If you currently experience a nagging pain in your knee during exercises like the squat, then you already know the extent to which this negatively affects your workouts and overall progress.
It’s also likely that you’ve tried to address the problem by either:
- Avoiding certain exercises altogether
- Focusing solely on strengthening the structures around the knee
But the truth is, although there’s several causes of knee pain, it’s often due to a commonly overlooked aspect within most people’s training routines: strengthening the gluteus medius.
How A Weak Gluteus Medius Contributes to Knee Pain During Exercise
The gluteus medius (as pictured below) is one of the lesser known glute muscles but plays a vital role in key movements at the hip.
And when the gluteus medius is weak, you’re unable to properly control your femur. As a result it slightly rotates inward to compensate – which happens anytime you stand, walk, or perform lower body exercises like the squat for example.
…And this inward rotation creates excessive stress on the knees in different areas, hence creating the knee pain you might be feeling.
But studies ALSO indicate that strengthening a weak gluteus medius seems to drastically reduce knee pain and joint loading.
With one 2011 study by Dolak and colleagues demonstrating a 43% reduction in knee pain in just 4 weeks after incorporating gluteus medius strengthening exercises:
Stop Ignoring This Muscle!
So it’s clear that if your gluteus medius is in fact underdeveloped…
…which is likely the case if you sit for most of the day OR don’t exclusively train this muscle.
Then strengthening it should be your priority when it comes to alleviating knee pain.
And regardless of if you feel pain or not, it’s still a crucial muscle to train since it has been proven to:
- aid in lower body exercises (especially the squat)
- boost athletic performance
- prevent future problems like lower back pain and IT band issues from arising
Therefore, in this article, I’ll cover:
- How to test for gluteus medius weakness
- The best exercises to strengthen it
- How to combine this all into a routine for you to follow.
Let’s get started!
1. Testing For Glute Medius Weakness
One easy and quick method to indicate if you have a prominent weakness in your gluteus medius is with something called the “Trendelenburg Test”.
Possible Indication: Trendelenburg Test
Simply stand with your feet shoulder-width apart and lift one foot off the ground.
Normally, your pelvis should remain neutral like so and you should be able to comfortably stay in this position.
However, if either:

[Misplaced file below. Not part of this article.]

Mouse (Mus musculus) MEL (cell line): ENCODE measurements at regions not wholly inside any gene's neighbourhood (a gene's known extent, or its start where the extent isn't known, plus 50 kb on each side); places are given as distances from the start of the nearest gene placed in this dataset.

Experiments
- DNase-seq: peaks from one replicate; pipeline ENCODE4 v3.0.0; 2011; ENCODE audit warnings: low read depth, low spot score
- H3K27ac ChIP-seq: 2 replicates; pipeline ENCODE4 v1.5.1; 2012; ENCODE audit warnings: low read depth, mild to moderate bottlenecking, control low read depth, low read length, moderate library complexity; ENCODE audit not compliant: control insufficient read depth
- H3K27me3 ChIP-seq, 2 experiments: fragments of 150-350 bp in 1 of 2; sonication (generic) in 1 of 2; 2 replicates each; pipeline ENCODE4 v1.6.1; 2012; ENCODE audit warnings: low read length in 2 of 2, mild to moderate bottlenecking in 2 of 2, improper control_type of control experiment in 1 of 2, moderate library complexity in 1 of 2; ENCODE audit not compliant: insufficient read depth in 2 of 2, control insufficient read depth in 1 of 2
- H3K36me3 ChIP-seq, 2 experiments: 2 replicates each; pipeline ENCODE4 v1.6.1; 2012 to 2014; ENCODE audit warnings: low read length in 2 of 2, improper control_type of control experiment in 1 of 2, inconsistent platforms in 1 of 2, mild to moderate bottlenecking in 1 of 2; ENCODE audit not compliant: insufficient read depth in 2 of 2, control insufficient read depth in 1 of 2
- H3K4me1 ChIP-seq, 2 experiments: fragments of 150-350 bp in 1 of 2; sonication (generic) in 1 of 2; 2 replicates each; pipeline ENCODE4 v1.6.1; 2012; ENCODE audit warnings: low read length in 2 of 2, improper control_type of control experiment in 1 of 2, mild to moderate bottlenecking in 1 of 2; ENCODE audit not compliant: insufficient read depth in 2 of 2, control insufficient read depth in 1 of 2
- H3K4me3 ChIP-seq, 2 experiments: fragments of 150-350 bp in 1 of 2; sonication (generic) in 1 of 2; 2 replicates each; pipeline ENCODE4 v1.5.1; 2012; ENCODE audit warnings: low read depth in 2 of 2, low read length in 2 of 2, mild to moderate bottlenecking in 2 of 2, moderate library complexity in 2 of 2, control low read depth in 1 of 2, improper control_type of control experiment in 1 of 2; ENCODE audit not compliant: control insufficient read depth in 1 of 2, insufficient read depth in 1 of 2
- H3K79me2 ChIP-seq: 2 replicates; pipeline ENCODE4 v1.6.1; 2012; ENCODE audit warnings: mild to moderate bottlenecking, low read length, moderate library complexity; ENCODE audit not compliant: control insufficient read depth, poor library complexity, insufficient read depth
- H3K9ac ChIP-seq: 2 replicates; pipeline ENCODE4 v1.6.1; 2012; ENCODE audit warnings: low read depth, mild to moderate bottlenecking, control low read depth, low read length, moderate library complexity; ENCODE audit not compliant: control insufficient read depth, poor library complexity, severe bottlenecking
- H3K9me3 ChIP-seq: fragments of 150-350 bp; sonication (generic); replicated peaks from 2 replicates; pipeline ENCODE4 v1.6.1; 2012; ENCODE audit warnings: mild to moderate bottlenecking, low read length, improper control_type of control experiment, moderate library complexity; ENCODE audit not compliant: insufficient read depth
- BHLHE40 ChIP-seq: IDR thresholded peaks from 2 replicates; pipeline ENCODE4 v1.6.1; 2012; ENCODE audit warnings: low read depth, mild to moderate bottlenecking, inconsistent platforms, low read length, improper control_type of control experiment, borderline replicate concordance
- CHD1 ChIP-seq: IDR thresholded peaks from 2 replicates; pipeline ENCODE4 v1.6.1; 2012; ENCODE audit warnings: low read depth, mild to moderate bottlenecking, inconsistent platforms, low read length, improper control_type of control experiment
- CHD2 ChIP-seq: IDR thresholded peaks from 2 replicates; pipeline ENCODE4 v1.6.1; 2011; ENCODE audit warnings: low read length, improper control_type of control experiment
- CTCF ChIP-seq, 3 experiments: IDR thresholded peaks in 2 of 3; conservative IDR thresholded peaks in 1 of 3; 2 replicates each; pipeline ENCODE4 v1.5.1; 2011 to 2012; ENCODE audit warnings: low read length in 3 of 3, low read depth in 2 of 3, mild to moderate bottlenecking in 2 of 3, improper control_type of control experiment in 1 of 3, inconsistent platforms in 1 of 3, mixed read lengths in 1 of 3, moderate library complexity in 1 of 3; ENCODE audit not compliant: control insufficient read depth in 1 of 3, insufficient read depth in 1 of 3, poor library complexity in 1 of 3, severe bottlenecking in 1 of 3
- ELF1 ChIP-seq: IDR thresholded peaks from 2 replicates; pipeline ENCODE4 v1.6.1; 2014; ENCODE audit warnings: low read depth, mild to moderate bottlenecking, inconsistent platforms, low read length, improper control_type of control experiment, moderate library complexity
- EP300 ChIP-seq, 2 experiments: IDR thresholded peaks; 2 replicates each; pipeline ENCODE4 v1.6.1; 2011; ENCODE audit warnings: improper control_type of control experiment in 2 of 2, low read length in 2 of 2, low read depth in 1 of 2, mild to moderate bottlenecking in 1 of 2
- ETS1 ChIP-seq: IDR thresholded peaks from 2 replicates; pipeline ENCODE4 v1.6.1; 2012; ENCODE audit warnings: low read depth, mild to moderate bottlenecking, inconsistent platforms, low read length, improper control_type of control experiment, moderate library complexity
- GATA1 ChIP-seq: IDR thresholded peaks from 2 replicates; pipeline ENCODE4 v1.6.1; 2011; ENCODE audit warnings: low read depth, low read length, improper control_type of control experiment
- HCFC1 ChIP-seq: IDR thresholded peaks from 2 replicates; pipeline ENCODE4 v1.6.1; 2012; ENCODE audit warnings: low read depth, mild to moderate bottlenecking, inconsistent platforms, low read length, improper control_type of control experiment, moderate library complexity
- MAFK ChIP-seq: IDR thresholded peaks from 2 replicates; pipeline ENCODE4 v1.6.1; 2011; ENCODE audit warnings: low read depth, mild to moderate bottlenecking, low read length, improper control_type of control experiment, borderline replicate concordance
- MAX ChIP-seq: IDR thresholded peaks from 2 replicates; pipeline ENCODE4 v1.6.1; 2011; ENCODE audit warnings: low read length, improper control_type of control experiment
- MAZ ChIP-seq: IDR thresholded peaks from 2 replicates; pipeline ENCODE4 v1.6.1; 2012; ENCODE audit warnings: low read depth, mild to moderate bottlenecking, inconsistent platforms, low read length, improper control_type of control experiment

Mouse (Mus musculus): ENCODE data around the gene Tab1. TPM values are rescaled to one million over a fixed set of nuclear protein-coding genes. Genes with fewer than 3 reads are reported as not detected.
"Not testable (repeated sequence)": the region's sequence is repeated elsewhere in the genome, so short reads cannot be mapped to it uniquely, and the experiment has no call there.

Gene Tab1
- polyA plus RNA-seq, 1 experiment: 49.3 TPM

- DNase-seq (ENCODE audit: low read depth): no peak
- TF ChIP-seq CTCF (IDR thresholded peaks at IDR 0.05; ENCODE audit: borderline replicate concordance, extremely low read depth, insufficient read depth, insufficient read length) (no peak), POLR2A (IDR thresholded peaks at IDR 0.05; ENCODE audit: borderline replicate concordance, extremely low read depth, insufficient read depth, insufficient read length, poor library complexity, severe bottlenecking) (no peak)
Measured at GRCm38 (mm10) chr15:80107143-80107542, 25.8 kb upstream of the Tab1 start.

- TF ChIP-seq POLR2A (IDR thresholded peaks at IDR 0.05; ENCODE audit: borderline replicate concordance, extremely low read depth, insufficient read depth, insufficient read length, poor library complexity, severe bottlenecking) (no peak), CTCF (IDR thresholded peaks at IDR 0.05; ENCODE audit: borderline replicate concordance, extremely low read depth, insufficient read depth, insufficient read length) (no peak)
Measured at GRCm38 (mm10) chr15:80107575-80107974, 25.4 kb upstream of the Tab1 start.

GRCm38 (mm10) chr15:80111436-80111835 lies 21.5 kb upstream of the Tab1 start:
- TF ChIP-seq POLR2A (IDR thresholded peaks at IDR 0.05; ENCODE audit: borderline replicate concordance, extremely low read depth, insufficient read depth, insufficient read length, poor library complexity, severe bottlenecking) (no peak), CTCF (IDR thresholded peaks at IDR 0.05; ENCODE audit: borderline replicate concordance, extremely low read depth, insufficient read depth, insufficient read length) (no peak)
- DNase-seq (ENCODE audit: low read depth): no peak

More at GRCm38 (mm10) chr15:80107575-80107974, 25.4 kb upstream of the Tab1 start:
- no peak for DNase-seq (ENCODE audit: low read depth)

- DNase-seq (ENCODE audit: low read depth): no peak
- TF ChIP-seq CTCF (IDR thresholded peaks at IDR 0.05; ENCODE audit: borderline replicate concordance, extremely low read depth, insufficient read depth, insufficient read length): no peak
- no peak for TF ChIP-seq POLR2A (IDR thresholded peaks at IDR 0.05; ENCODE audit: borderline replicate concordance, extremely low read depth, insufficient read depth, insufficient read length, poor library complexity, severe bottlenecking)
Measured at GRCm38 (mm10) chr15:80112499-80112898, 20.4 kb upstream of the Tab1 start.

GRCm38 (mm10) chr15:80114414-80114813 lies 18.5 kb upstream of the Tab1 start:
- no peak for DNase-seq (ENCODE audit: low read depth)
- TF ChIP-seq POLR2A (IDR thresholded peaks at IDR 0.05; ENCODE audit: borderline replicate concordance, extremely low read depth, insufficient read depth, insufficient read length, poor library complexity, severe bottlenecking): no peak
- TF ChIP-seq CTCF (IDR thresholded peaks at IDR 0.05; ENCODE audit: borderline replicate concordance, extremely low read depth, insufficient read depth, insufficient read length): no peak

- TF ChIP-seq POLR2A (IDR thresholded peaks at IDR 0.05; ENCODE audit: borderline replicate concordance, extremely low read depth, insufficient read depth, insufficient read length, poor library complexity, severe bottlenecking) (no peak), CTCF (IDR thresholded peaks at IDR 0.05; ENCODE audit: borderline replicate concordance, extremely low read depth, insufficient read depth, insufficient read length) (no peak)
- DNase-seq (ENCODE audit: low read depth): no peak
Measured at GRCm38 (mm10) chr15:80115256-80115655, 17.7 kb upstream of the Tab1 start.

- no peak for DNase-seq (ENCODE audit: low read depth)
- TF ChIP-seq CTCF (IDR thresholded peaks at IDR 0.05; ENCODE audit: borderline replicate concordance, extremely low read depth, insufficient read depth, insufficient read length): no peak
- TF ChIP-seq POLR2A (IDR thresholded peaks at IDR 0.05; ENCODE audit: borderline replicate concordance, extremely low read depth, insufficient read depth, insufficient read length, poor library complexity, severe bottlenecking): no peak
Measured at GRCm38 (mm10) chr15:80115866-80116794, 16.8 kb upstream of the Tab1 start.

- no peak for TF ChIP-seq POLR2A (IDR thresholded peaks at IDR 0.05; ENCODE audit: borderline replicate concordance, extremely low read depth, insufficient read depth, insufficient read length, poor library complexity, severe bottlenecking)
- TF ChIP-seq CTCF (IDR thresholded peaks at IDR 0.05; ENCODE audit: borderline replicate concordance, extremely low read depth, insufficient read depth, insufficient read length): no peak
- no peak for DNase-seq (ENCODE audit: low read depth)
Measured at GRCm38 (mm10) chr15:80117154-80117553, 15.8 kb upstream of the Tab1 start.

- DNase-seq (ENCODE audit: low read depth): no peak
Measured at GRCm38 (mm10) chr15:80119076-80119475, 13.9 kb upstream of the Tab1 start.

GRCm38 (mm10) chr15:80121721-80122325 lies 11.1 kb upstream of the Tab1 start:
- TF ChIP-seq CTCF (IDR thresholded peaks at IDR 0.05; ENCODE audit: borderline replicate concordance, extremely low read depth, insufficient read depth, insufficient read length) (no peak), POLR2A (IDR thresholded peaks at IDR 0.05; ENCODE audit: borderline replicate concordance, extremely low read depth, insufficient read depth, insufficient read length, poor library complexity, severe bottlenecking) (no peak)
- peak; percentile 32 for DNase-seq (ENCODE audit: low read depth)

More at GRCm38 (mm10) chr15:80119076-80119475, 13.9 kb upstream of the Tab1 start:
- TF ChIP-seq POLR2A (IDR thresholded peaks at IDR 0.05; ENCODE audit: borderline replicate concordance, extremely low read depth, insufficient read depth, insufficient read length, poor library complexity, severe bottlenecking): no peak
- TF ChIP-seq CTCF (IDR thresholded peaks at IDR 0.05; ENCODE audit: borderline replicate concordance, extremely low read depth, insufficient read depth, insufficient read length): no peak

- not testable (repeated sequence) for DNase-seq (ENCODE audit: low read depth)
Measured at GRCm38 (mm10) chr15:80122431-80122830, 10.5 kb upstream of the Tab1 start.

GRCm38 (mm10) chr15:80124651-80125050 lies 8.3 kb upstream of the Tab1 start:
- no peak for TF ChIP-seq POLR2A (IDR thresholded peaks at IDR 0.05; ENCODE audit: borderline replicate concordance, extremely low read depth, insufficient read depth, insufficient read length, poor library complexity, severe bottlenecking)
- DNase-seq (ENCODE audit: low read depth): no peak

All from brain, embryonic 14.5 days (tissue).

- Your hip drop towards your lifted leg
- OR you have to excessively lean your upper body towards your planted leg in order to hold the position
Then it’s likely that your gluteus medius on the planted leg side may be weak.
Possible Indication: Compensations During Exercise
Another simple indication is assessing how your knee tracks during lower body exercises.
If for example during single leg movements like lunges or the Bulgarian split squat, your knee tends to track inwards as you perform them:
And/or you tend to compensate with excessive leaning over as you perform your reps:
Then this is another good indication that the gluteus medius may be weak and not doing its job.
Possible Indication: You’ve Never Exclusively Trained This Muscle
And lastly, if you’ve never exclusively trained your gluteus medius and feel a strong, intense burn in the hips when performing the exercises I’ll provide… Then there’s a good chance that it is in fact underdeveloped.
2. The Best Gluteus Medius Strengthening Exercises
These studies will serve as our primary resource for optimal exercise selection of the glute medius.
However, rather than simply performing the highest activating exercises right away, it’s best in your case to:
Gradually strengthen the gluteus medius by progressing from lower to higher demanding exercises.
…which is exactly what we’re going to do.
Exercise 1: Side Lying Hip Abductions
One low demanding yet suitable non-weight bearing exercise to start out with is something called side lying hip abductions.
Research shows are effective at targeting the gluteus medius while minimizing unwanted activity from stronger muscle groups like the hip flexors. Simply meaning that they’re a great way to first experience what it’s like to fire this muscle properly.